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Right now I am trying to understand how we can use the Fourier theorem in obtaining the formula for option pricing (from Zhu J., "Modular pricing of options").

While modeling the interest rate, he considers two cases: when interest rate and stock returns are correlated and when they are not. In the second case, the stock price has dynamics $dS_t=r(t)S_tdt+vS_tdW_t,$ but while considering the correlation case it is changed to $dS_t=r(t)S_tdt+v\sqrt{r(t)}S_tdW_t.$

I don't understand why is it changed.

I think it is because before we had $r(t)$ only as a drift and we need a interest rate term associated with the Wiener process. Am I right? It still doesn't convince me, so is there any better way to explain it? Also, the changed is made only while modeling the interest rate as a square root model and it doesn't happen while considering interest rate as an Ornstein- Uhlenbeck process. Here, I have no idea why.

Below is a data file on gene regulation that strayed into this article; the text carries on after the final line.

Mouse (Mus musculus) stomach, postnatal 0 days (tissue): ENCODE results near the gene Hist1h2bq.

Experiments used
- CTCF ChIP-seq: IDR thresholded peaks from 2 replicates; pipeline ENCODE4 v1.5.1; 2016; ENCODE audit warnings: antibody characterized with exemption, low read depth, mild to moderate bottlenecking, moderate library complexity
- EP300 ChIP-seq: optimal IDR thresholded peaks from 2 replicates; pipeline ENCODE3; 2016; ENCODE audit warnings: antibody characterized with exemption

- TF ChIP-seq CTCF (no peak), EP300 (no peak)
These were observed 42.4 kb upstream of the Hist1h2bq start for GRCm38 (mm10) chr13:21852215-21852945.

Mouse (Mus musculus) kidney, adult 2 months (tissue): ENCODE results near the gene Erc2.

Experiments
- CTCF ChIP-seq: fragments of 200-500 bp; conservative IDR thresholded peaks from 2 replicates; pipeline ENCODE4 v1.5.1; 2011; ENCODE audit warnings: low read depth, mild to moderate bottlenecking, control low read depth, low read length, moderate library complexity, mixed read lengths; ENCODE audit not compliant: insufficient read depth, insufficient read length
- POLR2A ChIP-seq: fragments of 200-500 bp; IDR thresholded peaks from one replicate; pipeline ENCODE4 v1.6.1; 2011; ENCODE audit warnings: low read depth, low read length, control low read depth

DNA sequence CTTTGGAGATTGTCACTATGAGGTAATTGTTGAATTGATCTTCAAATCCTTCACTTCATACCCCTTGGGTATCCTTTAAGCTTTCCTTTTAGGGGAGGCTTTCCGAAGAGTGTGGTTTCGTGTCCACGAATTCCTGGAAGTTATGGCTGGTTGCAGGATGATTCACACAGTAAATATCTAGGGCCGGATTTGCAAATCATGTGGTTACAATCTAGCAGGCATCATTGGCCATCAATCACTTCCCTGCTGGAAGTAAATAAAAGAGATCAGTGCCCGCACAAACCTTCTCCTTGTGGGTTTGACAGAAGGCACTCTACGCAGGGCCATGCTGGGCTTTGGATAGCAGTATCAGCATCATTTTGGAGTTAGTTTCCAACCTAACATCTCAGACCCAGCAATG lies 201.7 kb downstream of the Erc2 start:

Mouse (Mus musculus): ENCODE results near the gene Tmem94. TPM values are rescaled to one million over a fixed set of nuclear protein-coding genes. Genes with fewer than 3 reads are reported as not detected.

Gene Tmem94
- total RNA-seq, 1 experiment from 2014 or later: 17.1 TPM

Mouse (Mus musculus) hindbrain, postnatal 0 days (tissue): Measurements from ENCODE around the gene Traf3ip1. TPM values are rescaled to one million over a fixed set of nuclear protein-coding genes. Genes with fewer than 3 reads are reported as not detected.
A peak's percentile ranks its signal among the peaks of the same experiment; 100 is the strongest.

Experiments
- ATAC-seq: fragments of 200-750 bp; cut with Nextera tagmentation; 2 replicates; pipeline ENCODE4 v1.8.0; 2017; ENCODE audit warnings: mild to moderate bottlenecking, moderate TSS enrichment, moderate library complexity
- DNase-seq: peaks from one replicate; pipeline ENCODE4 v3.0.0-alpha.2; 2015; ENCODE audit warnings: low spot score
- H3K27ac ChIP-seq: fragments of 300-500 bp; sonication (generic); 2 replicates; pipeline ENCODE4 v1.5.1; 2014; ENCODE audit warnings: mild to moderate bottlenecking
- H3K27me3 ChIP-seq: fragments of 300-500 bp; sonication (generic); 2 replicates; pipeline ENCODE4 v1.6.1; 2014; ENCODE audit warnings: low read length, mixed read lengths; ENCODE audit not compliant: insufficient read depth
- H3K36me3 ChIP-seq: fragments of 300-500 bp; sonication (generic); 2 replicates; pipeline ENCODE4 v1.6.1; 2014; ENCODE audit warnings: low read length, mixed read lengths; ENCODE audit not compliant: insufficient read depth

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    $\begingroup$ Hi there. Could you please add a reference to the original paper? Thanks! $\endgroup$ – Kermittfrog Oct 6 '20 at 17:14

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